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      Risiken in Familien

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          Abstract

          Risiken in der Familie werden unter dem Blickwinkel der elterlichen Erziehungskompetenz und Sensitivität für die Bedürfnisse von Kindern betrachtet. Als besondere Belastungen in der kindlichen Entwicklung sind Misshandlungen/Missbrauch durch die eigenen Eltern und psychische Krankheiten der Eltern anzuführen. Solche Extremsituationen für Kinder können durch neue familienorientierte Behandlungsansätze in ihren Auswirkungen begrenzt werden. Die Kenntnis von familiären Risikofaktoren ermöglicht auch den Einsatz von Präventionsmaßnahmen.

          Risks in families

          Risks in families are considered with regard to parenting skills and sensitivity to the needs of children. Parental abuse and misuse as well as psychological impairments of the parents are considered to be special burdens for child development. The impacts of such extreme situations can be limited by family-oriented interventions. Knowledge of familial risk factors also allows the use of prevention programs.

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          Most cited references 18

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          Long-term effects from a randomized trial of two public health preventive interventions for parental depression.

          This article presents long-term effects of a randomized trial evaluating 2 standardized, manual-based prevention strategies for families with parental mood disorder: informational lectures and a brief, clinician-based approach including child assessment and a family meeting. A sample of 105 families, in which at least 1 parent suffered from a mood disorder and at least 1 nondepressed child was within the 8- to 15-year age range, was recruited. Parents and children were assessed separately at baseline and every 9 to 12 months thereafter on behavioral functioning, psychopathology, and response to intervention. Both interventions produced sustained effects through the 6th assessment point, approximately 4.5 years after enrollment, with relatively small sample loss of families (<14%). Clinician-based families had significantly more gains in parental child-related behaviors and attitudes and in child-reported understanding of parental disorder. Child and parent family functioning increased for both groups and internalizing symptoms decreased for both groups, with no significant group differences. These findings demonstrate that brief, family-centered preventive interventions for parental depression may contribute to long-term, sustained improvements in family functioning.
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            Effects of early child-care on cognition, language, and task-related behaviours at 18 months: an English study.

            This study investigated the effects of different characteristics of early child-care in England on the development of cognition, language, and task-related attention and behaviour (orientation/engagement and emotion regulation during the Bayley assessment) at 18 months. Data were drawn from a prospective longitudinal study of 1,201 infants. As found in previous studies, socio-demographic characteristics and maternal caregiving (especially 'opportunities for stimulation') were significant predictors of all child outcomes. There were also effects of quantity of individual and group care, and quality of non-maternal care. Controlling for demographics and maternal caregiving, more hours of group care (nurseries) were related to higher cognitive scores, while more hours of individual care (e.g., grandparents, nannies etc.) were related to lower orientation/engagement scores. Non-maternal caregiving was observed in a subsample of 345 children, and after controlling for all covariates as well as quantity and stability of care, quality of care was found to be predictive of higher cognitive ability and better orientation/engagement. Although the effect sizes were small in magnitude, in line with other similar studies, such modest effects from a large English sample are important when viewed in light of the widespread use of non-maternal care during infancy and early childhood. ©2010 The British Psychological Society.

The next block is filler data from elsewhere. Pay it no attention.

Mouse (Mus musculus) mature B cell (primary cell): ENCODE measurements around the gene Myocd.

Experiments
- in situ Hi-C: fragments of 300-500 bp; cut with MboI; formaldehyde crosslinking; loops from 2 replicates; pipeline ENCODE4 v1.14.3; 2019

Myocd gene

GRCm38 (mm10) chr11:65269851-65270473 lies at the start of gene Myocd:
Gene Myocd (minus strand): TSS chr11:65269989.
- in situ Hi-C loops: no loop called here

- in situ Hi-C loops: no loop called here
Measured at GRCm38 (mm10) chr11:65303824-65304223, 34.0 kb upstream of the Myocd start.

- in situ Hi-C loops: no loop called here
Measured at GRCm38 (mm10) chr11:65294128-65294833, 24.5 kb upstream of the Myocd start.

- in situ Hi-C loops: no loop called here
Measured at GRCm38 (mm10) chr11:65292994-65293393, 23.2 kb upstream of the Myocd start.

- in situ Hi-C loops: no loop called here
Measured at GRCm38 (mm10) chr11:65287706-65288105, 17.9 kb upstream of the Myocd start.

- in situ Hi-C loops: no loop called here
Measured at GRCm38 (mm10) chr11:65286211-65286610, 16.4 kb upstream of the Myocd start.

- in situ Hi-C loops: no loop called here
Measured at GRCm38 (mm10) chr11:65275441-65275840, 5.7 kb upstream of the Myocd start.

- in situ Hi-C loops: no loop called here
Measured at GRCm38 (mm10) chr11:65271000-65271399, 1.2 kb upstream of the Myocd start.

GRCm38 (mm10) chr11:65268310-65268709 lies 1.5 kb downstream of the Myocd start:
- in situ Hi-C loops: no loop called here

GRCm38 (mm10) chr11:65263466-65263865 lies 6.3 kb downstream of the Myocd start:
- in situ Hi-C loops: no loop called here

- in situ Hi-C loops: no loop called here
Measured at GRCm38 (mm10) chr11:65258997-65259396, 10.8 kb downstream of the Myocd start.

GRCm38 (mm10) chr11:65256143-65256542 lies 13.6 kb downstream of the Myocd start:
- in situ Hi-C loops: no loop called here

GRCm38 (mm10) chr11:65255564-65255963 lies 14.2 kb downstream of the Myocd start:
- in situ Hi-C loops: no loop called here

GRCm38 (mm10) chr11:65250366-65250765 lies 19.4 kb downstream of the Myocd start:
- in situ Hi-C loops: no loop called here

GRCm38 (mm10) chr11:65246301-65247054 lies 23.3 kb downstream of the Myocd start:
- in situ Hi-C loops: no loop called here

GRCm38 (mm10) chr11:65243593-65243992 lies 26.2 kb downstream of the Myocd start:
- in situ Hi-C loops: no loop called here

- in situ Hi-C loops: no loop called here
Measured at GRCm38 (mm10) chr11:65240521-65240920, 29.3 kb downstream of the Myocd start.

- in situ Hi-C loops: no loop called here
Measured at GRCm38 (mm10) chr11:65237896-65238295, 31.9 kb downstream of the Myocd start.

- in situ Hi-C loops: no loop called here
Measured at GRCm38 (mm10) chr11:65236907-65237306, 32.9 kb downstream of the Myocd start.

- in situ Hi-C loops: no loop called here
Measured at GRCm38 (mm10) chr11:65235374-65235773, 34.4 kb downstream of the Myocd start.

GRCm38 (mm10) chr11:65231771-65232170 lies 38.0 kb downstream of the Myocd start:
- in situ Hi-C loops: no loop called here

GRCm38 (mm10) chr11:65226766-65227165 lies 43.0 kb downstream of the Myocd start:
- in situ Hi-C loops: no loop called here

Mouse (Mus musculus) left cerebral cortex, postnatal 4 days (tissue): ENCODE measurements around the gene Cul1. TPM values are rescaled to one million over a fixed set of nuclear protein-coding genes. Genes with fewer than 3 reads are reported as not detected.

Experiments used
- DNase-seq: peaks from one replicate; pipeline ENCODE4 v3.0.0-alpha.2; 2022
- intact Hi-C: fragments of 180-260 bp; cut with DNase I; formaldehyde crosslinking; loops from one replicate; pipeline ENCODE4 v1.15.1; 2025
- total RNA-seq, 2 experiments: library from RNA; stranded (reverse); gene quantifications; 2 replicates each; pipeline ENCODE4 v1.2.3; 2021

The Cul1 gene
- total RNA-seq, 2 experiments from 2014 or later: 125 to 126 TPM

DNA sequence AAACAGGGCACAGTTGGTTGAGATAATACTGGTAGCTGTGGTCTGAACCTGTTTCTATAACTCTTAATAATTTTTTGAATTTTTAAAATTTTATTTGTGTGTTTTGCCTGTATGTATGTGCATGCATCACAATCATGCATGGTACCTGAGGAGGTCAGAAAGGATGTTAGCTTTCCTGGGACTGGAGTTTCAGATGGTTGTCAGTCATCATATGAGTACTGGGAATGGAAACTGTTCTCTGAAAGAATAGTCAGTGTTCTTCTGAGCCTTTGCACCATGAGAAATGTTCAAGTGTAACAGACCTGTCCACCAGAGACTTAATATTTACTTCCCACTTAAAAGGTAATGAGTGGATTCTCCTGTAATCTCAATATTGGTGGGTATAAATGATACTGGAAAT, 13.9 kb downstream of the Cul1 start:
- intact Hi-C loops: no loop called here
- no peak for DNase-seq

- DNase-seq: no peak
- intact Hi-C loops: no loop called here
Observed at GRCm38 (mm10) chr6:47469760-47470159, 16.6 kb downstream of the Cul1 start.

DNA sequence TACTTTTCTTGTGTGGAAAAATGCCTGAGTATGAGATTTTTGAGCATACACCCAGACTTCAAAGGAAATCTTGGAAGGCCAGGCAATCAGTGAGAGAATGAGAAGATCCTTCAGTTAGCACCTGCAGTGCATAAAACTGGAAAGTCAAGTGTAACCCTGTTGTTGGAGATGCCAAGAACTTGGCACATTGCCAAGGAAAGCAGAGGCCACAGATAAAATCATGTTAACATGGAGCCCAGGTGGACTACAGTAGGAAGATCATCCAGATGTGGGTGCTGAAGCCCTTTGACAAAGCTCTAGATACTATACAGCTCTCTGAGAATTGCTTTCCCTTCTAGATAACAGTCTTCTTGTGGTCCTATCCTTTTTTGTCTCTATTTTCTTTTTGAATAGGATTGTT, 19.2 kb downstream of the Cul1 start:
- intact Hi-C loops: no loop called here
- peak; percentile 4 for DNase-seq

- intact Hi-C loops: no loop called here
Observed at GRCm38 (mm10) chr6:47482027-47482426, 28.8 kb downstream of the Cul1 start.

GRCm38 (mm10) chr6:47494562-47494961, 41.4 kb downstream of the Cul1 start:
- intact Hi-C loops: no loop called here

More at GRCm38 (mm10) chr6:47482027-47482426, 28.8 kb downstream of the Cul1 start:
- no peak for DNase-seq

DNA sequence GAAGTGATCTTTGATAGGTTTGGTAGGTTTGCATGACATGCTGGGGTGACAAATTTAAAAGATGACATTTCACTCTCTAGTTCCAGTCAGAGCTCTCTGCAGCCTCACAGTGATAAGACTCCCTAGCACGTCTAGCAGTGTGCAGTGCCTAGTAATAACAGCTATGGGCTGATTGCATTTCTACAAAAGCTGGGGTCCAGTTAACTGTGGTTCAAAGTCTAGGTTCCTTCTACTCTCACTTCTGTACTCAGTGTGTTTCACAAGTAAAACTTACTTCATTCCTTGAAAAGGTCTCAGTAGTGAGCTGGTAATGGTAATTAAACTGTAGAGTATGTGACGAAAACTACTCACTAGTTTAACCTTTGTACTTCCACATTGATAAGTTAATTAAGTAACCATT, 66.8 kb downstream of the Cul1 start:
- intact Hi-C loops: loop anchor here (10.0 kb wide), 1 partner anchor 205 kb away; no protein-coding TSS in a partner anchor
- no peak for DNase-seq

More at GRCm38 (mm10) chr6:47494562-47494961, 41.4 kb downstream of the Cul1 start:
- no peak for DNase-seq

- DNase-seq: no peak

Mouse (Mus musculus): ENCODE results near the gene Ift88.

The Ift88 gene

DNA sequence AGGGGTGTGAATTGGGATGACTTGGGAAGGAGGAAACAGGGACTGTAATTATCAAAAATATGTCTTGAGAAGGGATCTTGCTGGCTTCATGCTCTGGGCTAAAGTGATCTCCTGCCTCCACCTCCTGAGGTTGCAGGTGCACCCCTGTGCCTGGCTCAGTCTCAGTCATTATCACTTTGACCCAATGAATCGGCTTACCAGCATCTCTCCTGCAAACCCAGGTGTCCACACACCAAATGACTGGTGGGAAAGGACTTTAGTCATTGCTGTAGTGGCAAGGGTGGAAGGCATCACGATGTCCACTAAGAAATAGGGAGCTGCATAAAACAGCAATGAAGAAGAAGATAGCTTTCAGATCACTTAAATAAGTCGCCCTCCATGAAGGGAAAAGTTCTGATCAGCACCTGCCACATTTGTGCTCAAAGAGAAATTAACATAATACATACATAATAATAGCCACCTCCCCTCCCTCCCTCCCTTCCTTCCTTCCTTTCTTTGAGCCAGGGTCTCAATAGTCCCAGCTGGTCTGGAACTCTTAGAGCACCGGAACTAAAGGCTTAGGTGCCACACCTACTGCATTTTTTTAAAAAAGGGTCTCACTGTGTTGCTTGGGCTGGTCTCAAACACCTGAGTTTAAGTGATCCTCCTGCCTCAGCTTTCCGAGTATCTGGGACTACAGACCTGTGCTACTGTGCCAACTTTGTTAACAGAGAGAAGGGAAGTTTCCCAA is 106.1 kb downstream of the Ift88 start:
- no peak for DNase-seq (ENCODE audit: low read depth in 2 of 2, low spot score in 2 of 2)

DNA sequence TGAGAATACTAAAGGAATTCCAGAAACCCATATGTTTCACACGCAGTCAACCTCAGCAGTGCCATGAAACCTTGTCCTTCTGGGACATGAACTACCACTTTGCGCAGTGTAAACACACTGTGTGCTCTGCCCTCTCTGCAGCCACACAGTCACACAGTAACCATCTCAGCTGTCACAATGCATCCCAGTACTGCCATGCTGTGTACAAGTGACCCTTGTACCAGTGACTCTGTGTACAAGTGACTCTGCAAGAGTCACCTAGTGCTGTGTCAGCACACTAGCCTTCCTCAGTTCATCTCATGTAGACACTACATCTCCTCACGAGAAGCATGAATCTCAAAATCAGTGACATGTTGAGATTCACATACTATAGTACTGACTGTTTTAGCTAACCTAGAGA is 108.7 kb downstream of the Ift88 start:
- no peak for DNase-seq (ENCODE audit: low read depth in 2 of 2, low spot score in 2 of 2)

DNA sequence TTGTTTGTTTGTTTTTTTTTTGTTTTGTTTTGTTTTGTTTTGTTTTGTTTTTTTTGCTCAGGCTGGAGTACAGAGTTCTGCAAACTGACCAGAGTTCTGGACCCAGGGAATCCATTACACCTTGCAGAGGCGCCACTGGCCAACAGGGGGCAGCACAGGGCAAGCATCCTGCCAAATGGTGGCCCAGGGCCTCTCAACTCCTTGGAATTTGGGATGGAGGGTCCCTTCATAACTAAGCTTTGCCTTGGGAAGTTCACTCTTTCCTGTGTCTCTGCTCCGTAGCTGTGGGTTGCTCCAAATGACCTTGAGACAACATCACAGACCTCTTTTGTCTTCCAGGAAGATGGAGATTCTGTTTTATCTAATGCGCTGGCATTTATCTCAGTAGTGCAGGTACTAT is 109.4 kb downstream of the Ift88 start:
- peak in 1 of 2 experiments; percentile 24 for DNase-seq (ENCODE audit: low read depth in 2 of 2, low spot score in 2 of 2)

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              Erziehungskompetenz und Elterntraining

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                Author and article information

                Journal
                kie
                Kindheit und Entwicklung
                Zeitschrift für Klinische Kinderpsychologie
                Hogrefe Verlag, Göttingen
                0942-5403
                2190-6246
                Januar 2013
                : 22
                : 1
                : 1-4
                Affiliations
                [ 1 ] Zentrum für Klinische Psychologie und Rehabilitation der Universität Bremen
                Author notes
                Prof. Dr. Ulrike Petermann, Prof. Dr. Franz Petermann, Zentrum für Klinische Psychologie und Rehabilitation, der Universität Bremen, Grazer Straße 6, 28359 Bremen, E-Mail: upeterm@ 123456uni-bremen.de
                kie_22_1_1
                10.1026/0942-5403/a000092
                Product
                Self URI (journal-page): https://econtent.hogrefe.com/loi/kie
                Categories
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